Looming 'Teacher Shortage' Appears Largely Mythical

Michigan has thousands more educators than it needs

Many newspaper stories, including a recent one in the Detroit Free Press, have repeated a tale about demoralized Michigan teachers who are blamed for everything. The demoralized state of Michigan's teaching workforce, it is said, could lead to a teacher shortage because young people don’t want to enter the field.

Yet the number of people already certified to teach in this state tells a different story, as does the fact that the number increases every year, thanks to a continued influx of new teachers.

According to the Michigan Department of Education, around 129,682 individuals have obtained the state teaching certificate that makes them eligible to work in public school classrooms. That’s some 17,000 more than are currently teaching in Michigan. Another 7,000 to 10,000 people get new certificates every year, adding to the ranks of potential teachers.

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There are 112,144 certified teachers working in the public K-12 schools in Michigan. The state doesn’t track how many certified teachers are employed in private schools.

While there seems to be an ample supply of certified teachers, employment opportunities in public schools have been in decline for 12 years, in part because school enrollment has fallen.

In the 2007-2008 school year, there were 1,645,742 students in Michigan public schools and the equivalent of 107,537 full-time teachers. That came to 15.3 students for every teacher.

In the 2014-15 school year, the number of students had fallen to 1,550,802, for whom there were 97,288 teachers, or 10,249 fewer than seven years ago. But student-teacher ratio had risen to 15.9. Even though there were around 5 percent fewer students, there were 10 percent fewer full-time teachers.

“There’s not evidence to claim Michigan has a widespread teacher shortage,” said Michael Van Beek, research director for the Mackinac Center for Public Policy. “People who make this claim typically use it as an argument for paying teachers more across the board. But the data suggest that there are more than enough people who think the compensation package districts offer new teachers is a pretty good deal.”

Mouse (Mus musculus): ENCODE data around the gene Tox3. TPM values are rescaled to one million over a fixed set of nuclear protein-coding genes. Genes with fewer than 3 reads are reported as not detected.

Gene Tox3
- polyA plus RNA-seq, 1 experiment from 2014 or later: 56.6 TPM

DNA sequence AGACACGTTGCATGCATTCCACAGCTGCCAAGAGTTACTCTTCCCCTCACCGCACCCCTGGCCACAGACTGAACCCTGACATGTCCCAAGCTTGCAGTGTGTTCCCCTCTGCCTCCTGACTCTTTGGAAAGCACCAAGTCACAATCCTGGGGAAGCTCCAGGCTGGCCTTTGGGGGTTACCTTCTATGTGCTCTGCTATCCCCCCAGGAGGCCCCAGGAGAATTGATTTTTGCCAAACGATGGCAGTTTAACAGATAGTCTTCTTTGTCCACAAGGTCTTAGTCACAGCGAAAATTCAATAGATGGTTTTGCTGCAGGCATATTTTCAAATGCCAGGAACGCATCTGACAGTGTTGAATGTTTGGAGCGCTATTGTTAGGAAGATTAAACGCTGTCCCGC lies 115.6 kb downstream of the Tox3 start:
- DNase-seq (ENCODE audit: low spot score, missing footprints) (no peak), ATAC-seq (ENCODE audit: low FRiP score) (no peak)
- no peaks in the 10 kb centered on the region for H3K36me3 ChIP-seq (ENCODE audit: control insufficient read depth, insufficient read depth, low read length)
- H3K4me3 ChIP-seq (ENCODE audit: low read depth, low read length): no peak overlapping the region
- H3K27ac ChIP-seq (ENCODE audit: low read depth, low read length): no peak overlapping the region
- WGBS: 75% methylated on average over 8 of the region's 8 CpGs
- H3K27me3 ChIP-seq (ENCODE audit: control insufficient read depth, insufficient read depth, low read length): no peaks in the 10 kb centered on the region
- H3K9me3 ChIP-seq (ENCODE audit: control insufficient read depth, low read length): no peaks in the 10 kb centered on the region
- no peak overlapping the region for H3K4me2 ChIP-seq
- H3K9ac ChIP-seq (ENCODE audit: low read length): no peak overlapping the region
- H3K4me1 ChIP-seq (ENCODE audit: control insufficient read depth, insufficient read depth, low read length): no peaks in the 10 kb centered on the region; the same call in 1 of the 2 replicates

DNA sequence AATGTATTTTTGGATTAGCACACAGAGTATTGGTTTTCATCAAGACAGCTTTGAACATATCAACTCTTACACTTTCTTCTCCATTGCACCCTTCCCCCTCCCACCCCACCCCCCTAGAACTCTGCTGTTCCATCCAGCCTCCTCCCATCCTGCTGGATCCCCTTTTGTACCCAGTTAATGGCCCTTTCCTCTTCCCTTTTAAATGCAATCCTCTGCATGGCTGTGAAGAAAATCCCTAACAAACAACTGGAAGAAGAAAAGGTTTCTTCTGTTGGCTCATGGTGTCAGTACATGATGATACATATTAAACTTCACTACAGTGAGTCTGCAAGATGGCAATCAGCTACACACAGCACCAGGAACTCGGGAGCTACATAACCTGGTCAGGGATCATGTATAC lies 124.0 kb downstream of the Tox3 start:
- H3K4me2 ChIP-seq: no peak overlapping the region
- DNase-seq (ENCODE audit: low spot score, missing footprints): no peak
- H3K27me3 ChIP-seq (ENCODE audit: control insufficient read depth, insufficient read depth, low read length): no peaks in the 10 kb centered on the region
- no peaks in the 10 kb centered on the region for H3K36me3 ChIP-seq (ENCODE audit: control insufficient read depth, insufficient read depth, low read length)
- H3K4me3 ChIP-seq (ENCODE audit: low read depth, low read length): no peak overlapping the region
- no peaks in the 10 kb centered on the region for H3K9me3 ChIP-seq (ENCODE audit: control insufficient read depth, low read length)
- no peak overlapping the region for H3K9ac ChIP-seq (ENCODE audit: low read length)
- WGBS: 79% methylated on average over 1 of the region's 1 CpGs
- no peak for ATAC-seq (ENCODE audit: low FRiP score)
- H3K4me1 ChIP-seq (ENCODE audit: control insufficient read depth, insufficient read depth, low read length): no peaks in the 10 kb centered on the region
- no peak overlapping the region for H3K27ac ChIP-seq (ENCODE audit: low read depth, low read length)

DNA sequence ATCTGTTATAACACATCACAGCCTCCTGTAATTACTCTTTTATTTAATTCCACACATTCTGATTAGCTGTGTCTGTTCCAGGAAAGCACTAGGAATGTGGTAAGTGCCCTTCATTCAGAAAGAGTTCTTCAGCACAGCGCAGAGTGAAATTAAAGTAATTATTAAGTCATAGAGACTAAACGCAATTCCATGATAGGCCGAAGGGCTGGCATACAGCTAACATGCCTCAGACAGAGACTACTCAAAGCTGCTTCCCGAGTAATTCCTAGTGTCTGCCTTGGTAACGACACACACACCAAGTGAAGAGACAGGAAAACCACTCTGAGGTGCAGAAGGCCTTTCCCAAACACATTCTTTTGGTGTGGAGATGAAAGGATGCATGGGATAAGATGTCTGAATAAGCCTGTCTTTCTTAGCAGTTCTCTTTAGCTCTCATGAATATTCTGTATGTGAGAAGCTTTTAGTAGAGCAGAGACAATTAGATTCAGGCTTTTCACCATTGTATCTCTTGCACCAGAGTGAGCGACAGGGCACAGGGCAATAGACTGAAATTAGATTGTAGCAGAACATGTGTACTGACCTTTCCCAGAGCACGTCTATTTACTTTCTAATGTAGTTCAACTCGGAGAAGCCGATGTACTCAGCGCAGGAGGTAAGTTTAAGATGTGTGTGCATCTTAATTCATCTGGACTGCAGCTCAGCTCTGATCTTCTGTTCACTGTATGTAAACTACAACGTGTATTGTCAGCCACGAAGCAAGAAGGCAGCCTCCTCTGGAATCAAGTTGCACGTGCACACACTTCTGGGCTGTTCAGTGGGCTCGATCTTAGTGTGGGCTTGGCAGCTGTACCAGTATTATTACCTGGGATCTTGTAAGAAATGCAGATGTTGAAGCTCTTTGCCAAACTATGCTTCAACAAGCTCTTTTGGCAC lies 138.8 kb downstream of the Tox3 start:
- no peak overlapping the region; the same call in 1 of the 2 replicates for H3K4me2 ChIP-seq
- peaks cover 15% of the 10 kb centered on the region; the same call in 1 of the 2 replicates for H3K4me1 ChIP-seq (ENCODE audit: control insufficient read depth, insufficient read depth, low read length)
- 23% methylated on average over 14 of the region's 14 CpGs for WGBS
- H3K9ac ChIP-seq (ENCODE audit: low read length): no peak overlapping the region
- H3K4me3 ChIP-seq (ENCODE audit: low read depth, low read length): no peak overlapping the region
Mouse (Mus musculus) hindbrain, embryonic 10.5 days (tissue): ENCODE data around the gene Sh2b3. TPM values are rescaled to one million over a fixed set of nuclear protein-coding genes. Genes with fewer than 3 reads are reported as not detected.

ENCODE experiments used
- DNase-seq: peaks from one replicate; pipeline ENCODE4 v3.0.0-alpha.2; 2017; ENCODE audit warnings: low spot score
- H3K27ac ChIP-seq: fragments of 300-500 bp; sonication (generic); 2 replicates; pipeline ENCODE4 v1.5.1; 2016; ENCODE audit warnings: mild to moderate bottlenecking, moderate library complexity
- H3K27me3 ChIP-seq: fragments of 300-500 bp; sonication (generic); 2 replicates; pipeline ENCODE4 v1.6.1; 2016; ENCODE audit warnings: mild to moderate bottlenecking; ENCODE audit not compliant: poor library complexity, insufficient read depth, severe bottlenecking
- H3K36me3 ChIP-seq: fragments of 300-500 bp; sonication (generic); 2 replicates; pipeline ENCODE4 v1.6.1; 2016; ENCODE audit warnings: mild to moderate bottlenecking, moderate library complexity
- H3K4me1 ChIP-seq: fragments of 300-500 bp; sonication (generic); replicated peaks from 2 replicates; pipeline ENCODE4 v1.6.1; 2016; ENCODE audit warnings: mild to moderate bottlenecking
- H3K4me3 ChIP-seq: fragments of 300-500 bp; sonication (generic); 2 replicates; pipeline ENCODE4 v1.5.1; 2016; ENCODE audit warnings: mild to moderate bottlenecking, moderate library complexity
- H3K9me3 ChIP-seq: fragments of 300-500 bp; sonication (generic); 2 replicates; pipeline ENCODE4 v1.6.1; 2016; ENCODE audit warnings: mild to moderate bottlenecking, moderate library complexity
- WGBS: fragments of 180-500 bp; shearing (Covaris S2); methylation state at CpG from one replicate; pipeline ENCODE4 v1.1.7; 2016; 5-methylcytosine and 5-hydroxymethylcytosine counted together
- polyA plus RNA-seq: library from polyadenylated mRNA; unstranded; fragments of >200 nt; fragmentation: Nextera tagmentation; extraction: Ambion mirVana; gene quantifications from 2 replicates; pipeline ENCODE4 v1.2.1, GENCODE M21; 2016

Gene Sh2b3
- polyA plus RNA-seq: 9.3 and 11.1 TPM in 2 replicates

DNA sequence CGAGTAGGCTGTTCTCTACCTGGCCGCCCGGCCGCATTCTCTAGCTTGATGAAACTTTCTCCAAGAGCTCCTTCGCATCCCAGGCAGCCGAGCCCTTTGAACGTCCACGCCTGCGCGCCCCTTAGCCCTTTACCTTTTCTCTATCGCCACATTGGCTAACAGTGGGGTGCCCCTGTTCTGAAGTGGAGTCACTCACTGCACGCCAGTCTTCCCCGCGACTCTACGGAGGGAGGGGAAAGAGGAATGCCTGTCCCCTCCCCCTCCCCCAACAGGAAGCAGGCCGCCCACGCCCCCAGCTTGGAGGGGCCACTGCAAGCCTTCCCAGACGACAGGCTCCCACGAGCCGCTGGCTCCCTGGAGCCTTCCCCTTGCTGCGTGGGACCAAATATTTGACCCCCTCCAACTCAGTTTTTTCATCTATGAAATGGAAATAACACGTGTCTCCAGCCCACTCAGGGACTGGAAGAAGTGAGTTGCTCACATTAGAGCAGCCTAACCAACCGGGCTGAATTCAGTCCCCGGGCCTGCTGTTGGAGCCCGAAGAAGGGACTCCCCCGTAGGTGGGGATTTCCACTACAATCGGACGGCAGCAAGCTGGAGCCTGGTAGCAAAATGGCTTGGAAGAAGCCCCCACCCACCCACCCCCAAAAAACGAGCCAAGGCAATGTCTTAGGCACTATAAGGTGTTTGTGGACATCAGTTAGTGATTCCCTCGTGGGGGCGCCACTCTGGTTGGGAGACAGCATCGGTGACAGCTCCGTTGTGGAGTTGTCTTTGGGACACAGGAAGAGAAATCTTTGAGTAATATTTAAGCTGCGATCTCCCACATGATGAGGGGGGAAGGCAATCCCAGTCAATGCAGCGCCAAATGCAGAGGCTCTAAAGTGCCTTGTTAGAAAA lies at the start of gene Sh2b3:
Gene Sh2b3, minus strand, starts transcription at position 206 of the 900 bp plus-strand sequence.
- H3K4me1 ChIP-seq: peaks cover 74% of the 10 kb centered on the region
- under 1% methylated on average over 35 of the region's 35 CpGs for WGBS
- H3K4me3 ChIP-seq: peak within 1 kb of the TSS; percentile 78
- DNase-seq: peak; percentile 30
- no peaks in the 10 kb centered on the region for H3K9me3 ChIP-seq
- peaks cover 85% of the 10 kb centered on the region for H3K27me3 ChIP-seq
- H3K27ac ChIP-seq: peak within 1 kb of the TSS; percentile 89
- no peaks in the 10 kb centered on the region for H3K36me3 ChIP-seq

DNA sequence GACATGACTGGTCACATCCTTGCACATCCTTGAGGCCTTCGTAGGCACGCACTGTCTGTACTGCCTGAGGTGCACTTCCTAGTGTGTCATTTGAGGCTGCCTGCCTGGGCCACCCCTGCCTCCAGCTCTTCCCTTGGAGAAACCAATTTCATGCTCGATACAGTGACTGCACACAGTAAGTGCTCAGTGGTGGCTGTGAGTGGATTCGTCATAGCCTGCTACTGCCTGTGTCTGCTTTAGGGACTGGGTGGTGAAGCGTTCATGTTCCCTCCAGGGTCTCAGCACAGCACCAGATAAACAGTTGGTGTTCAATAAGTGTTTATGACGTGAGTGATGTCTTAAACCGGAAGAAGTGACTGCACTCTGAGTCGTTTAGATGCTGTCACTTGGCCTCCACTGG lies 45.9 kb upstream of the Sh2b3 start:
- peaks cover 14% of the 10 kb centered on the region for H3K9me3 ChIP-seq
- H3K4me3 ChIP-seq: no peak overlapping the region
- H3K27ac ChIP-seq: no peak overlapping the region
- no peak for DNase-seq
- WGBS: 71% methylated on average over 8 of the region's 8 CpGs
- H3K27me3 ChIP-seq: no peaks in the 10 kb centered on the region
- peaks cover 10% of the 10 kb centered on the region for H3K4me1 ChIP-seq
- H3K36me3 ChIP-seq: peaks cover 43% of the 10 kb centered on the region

Evidence from around the state suggests no shortage of applicants for full-time teaching positions. Michigan Capitol Confidential checked with five school districts that have posted a “teacher wanted” notice. The five openings drew 99 applicants, as follows:

Potterville Public Schools in Eaton County had two applicants for a middle school/high school art teacher and filled the slot within two and a half weeks. Charlotte Public Schools in Eaton County had nine applicants for a special-education teacher position within eight days of its posting. Novi Community School District in Oakland County filled a preschool teacher opening that had 20 applicants. Ann Arbor Public Schools saw 23 apply for a physics position in its high school international education program and filled the opening. Athens Area Schools in Calhoun County saw 45 apply for a now-filled secondary school social studies teacher position.

Some openings may be easier than others to fill. Athens Area Schools Superintendent Joe Huepenbecker said it’s hard to find qualified applicants for secondary math and science teaching positions.

But union-negotiated pay scales that base compensation levels strictly on a teacher’s seniority and academic credentials inhibit schools’ ability to use higher salaries to attract candidates for in-demand positions. One result is that across the state there are elementary school gym teachers getting higher pay than advanced placement high school science teachers.

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See also:

There is No Teacher Shortage

State Superintendent Claims Detroit Public Schools Has Dramatic Teacher Shortage


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